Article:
As so many presidents have done before him, George Bush sold America Wednesday night as a beacon of hope for the rest of the world. In many ways, it was an appealing pitch. When Bush spoke of a young Iraqi woman who overcame her fears to vote, when the daughter of a man killed by Saddam's secret police embraced the mother of a Marine killed in Fallujah, it was hard not to want to be part of Bush's team.
The Iraqi elections have left even the most ardent opponents of the president and his policies stammering through "yes, but" defenses of themselves. And those are defenses of the facts -- there were better ways to do this, the end doesn't justify the means, and the end, whenever it comes, may not be quite as wonderful as it seems right now. On the emotional front, it's almost impossible to say anything at all. What's not to like about elections, about freedom, about all those smiling people with their purple fingers?
"In these four years," Bush said Wednesday night, "Americans have seen the unfolding of large events. We have known times of sorrow, and hours of uncertainty, and days of victory. In all this history, even when we have disagreed, we have seen threads of purpose that unite us."
For a moment, the first moment since the days after 9/11, really, it was possible to think of Bush as the uniter-not-divider he promised he'd be. And yet -- which is another way to say "yes, but" -- can anyone forget the road that brought us to this moment? The weapons of mass destruction that Saddam didn't have, the connections to al-Qaida that didn't exist, the abuses at Abu Ghraib and the tortured legal analysis that may have made them possible.
The president said Wednesday that our "stated mission" is to turn over control of Iraq -- and, in particular, its security -- to the Iraqi people. But the freedom of the Iraqi people, the election that the world celebrates -- those were the extras the administration promised when it sold the country on a war. The meat of the deal, the basis for the congressional resolution authorizing the use of force, was the threat of the weapons of mass destruction.
Bush told the story Wednesday night of Byron Norwood, a 25-year-old Marine sergeant who was killed in Fallujah in November. The last time Norwood was home, his mother told him that she wished she could protect him like she had since he was born. "You've done your job," Sgt. Norwood told his mom. "Now it's my turn to protect you." Mrs. Norwood was in the gallery Wednesday night with Laura Bush, and her embrace with Safia Taleb al-Souhail was the emotional money shot of the night. Amid all the tears and the applause, it seemed a little coldhearted to ask, but still: Protect her? Protect her from what?
Saddam Hussein didn't have weapons of mass destruction, remember? He wasn't building nuclear weapons. There wasn't a "smoking gun" to be found, and it wasn't going to come in the form of a "mushroom cloud." Bush said Wednesday night that American troops are "fighting terrorists in Iraq, so we do not have to face them here at home." But Iraq wasn't a breeding ground for terrorists before we invaded. Saddam Hussein had no working relationship with al-Qaida. Abu Musab al-Zarqawi is working with al-Qaida now, but only because the Bush administration turned down numerous chances to take him out before the war began. The reason: If the United States took out a terrorist camp in Iraq before the war started, it would be harder to sell fear of terrorism as a reason for starting the war.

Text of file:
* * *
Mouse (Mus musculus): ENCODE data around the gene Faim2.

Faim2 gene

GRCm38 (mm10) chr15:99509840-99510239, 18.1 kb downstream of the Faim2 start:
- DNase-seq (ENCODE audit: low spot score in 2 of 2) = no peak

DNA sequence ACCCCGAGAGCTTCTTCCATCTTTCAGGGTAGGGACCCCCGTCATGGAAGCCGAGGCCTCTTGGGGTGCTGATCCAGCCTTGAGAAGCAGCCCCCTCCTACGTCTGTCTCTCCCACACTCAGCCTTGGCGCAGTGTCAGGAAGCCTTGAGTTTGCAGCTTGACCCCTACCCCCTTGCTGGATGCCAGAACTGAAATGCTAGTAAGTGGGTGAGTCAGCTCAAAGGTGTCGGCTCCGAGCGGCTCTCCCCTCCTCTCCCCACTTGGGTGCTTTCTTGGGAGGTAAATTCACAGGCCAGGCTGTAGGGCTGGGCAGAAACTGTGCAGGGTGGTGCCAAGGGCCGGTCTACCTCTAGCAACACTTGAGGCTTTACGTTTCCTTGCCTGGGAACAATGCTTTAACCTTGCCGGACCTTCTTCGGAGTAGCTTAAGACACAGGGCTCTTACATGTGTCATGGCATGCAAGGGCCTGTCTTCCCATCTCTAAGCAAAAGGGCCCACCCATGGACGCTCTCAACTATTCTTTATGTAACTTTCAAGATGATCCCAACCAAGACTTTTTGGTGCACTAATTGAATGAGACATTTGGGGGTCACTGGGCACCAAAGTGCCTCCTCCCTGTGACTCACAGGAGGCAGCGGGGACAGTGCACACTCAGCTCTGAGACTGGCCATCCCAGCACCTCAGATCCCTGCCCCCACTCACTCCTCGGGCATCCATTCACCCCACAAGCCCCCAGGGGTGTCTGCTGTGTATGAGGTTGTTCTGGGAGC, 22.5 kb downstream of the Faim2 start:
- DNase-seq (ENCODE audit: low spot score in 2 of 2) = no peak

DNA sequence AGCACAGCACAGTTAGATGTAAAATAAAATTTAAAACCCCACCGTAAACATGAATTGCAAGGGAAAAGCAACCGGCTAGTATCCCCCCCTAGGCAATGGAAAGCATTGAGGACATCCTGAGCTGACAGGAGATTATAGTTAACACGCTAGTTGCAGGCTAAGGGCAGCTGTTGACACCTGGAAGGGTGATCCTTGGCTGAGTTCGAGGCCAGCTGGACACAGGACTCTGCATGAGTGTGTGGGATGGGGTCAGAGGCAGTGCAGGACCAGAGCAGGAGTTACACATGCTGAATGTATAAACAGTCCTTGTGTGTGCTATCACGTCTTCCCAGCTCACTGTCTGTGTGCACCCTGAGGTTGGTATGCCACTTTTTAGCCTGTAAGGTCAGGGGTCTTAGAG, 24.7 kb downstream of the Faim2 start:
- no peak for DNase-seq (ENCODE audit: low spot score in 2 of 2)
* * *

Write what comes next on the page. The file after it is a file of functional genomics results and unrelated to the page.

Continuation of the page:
Recalling the words of Franklin Roosevelt -- the president mentioned a lot of Democrats in his speech -- Bush said that we must "pass along to our children all the freedoms we enjoy," and that chief among them is "freedom from fear." But fear is the currency of this president, and his administration and his allies dole it out on a daily basis.
The president told us that Saddam Hussein was a madman itching to attack us, a tyrant who was developing unmanned planes that could spray chemical weapons on the United States and could "decide on any given day to provide a biological or chemical weapon to a terrorist group or individual terrorists." Bush's national security advisor warned us about that "mushroom cloud." During the election campaign, the vice president told us that, if John Kerry were elected, "the danger is that we'll get hit again and we'll be hit in a way that will be devastating from the standpoint of the United States." And again and again, the administration warned us that terrorists would strike us in some terrible way to interrupt or influence the presidential election. The barricades and missile launchers and body armor and pepper spray at Bush's second inauguration didn't speak of freedom, that "permanent hope of mankind." They spoke of fear.
And it's not just fear of Saddam Hussein or fear of a terrorist attack. We've got to privatize Social Security now or the system will be bankrupt by the time we retire. We've got to pass a constitutional amendment banning gay marriage or we'll end up with a generation of children who are neither "moral" nor "responsible." During the presidential race, Bush's supporters spread the word: Kerry must be defeated, or the Bible itself might soon be outlawed in the United States of America.
The president who talked so much of hope Wednesday night has traded so often in unjustified fear. The threads have come together in Iraq now, at least for what may be a fleeting moment, and it's hard to untangle them. The president's second term began in earnest Wednesday night. It's going to be a complicated four years, for him and for the rest of us.